What’s Poppin’ finds bigger kettle online
What’s Poppin’ likes big groups. Festivals, events, fundraisers – whatever it is, the more people the better. For the past 12 years since Jeff Gamble started his Windsor-based popcorn business, the festival circuit has been his key revenue driver. And it’s been good to him. It’s helped set him up to expand his line of popcorn three years ago to include 13 flavours. It’s given him the inertia to break into fundraising with schools and teams in the festival off-season and during the winter. It’s been stable. Lucrative, even. But then the pandemic happened and made big groups impossible.
“Once COVID hit, schools closed. There were no baseball teams, no hockey teams to sponsor,” says Gamble. “So we were out of options. Really, we had no plan B. I don't think anybody did really. I don't think anybody would've made accommodations for what we've just gone through in the last couple of months.”
Gamble had barely begun to formulate an idea when he heard from a Digital Service Squad member at Digital Main Street, a program that combines grants and one-to-one support from the Province of Ontario to help main street businesses strengthen their online capabilities.
“We’d had a website in the past,” says Gamble. But the website was more of a landing page, a form that explained how fundraising worked with What’s Poppin’. Alongside Digital Main Street, Gamble overhauled his digital presence, adding an online shop to sell popcorn and streamlining the fundraising component.
“I didn't even think about (selling online) six weeks ago,” he says. “All of a sudden we have history and analytics and trackability, and now we can email the customers who purchase from us and ask how the purchase was or send them notifications of our next sale or fundraiser or whatever… everything's changed.”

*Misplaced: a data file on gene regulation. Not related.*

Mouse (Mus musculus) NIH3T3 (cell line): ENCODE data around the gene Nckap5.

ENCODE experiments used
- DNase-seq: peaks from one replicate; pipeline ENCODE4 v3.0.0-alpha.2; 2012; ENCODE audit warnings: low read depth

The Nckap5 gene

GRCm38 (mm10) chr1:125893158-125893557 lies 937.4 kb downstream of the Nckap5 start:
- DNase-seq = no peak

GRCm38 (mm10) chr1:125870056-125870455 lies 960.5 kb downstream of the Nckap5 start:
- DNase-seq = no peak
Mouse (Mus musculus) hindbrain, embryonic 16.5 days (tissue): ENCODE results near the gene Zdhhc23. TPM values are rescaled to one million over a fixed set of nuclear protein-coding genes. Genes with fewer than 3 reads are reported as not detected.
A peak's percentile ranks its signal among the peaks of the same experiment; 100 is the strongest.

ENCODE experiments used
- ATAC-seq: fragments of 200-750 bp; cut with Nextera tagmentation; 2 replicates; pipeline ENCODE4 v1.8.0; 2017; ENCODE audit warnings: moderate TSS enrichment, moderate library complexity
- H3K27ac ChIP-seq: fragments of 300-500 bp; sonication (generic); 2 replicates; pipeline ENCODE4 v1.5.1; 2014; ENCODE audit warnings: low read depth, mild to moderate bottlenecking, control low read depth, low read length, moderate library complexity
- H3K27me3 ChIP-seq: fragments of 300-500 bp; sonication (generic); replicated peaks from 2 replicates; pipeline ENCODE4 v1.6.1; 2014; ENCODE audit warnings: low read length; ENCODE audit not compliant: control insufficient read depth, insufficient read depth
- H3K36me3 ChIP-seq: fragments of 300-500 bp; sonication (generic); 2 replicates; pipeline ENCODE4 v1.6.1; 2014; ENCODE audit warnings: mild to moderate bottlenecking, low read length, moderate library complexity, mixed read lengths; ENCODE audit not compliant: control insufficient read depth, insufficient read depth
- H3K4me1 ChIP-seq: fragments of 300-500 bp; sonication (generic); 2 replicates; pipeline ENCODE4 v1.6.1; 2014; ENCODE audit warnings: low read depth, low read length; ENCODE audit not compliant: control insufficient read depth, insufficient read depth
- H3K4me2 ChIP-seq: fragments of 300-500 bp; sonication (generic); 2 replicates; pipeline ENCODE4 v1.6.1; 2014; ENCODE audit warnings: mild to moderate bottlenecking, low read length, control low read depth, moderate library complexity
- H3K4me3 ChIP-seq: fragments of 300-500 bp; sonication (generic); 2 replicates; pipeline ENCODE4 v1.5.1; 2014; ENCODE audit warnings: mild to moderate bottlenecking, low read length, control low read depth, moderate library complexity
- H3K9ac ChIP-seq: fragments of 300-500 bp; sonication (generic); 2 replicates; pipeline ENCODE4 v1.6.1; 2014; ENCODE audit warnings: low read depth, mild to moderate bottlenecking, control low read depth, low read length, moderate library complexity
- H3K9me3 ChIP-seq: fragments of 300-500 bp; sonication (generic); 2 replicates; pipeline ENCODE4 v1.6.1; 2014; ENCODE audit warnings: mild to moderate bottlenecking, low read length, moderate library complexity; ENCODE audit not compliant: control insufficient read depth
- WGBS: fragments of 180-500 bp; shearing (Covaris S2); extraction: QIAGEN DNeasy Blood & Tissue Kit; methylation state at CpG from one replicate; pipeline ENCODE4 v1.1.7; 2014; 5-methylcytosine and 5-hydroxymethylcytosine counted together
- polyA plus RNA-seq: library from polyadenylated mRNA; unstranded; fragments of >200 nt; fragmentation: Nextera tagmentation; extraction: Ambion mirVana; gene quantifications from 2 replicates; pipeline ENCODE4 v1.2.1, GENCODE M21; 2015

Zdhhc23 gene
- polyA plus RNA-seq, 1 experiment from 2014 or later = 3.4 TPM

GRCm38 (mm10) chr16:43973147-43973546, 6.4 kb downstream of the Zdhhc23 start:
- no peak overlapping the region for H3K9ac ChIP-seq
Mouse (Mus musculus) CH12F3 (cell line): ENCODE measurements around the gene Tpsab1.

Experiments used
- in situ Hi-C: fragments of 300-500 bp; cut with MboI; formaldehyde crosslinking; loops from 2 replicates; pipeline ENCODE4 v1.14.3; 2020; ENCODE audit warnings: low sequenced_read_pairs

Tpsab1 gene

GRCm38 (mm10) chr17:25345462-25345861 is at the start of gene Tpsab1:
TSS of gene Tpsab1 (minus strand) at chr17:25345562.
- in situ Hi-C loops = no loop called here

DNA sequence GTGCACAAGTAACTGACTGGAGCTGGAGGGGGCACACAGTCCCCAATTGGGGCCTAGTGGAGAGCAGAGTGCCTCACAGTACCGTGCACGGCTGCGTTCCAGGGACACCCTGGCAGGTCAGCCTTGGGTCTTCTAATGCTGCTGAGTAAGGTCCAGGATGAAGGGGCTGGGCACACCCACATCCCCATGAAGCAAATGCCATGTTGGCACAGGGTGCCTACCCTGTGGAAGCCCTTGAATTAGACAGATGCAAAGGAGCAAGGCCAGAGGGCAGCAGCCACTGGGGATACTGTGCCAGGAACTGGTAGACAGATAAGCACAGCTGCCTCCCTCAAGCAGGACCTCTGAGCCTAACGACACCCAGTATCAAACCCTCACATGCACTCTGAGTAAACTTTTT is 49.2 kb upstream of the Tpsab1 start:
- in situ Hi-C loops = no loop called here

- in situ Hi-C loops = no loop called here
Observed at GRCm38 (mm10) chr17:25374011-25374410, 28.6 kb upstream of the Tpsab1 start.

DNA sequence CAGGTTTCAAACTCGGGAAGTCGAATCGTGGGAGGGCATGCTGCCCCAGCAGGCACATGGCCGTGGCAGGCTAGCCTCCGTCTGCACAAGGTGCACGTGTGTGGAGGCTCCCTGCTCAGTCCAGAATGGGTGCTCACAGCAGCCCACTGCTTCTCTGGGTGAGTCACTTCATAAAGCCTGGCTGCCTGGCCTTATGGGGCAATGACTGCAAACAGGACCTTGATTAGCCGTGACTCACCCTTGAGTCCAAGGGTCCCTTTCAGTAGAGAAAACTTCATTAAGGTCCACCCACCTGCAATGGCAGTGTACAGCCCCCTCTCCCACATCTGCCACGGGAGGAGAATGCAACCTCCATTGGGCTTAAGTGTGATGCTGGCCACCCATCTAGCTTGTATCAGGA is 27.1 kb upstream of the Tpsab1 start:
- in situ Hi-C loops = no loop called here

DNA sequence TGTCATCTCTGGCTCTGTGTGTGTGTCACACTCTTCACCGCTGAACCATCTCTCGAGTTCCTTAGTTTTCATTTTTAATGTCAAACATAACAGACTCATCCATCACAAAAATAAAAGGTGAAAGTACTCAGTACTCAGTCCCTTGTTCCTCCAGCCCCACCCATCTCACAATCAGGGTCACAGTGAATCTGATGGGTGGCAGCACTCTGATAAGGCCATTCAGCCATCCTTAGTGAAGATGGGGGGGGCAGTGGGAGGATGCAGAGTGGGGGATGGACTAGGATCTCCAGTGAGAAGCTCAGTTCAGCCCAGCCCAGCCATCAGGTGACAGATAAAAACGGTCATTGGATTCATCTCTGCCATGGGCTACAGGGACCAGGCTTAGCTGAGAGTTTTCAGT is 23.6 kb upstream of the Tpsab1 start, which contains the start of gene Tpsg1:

Gamble says going online has completely altered the way he thinks about the business. It’s also expanded his reach. Through heightened exposure What’s Poppin’ has started a series called Poppin’ for a Purpose where $5 of every pail goes towards a charity they're working on for the week. “We're already lined up until the end of July.”
Recently, they raised $1,200 for the Alzheimer’s Society. It’s been an eyeopening experience, admits Gamble. “I never realized the power of social media and the power of the internet… I never thought somebody would buy popcorn online – (but) there's a lot of people that will buy popcorn and have it delivered to their doorstep.”
Going forward, he sees online being the backbone of his business model. “Even when kids go back to school and go back to normal. When we do school fundraisers or team fundraisers, we're going to use our website for everything from now on.”
Written by Andrew Seale
Digital Main Street a été créé par la Toronto Association of Business Improvement Areas (TABIA), avec la contribution directe de la Ville de Toronto. DMS est aussi appuyé par plusieurs partenaires d'affaires stratégiques comme Google, Mastercard, Shopify, Microsoft, Facebook, Intuit QuickBooks, Square, Pages Jaunes et Lightspeed.
This case study was completed during a prior expansion of DMS in partnership with the Province of Ontario and Ministry of Agriculture, Food and Rural Affairs.
In June 2020, a $42.5-million investment from FedDev Ontario and an additional $7.45 million from the Government of Ontario brought together the Toronto Association of Business Improvement Areas, Communitech, Invest Ottawa and the Ontario Business Improvement Area Association to expand the Digital Main Street Platform in order to support more businesses going digital as a response to the impacts of COVID-19.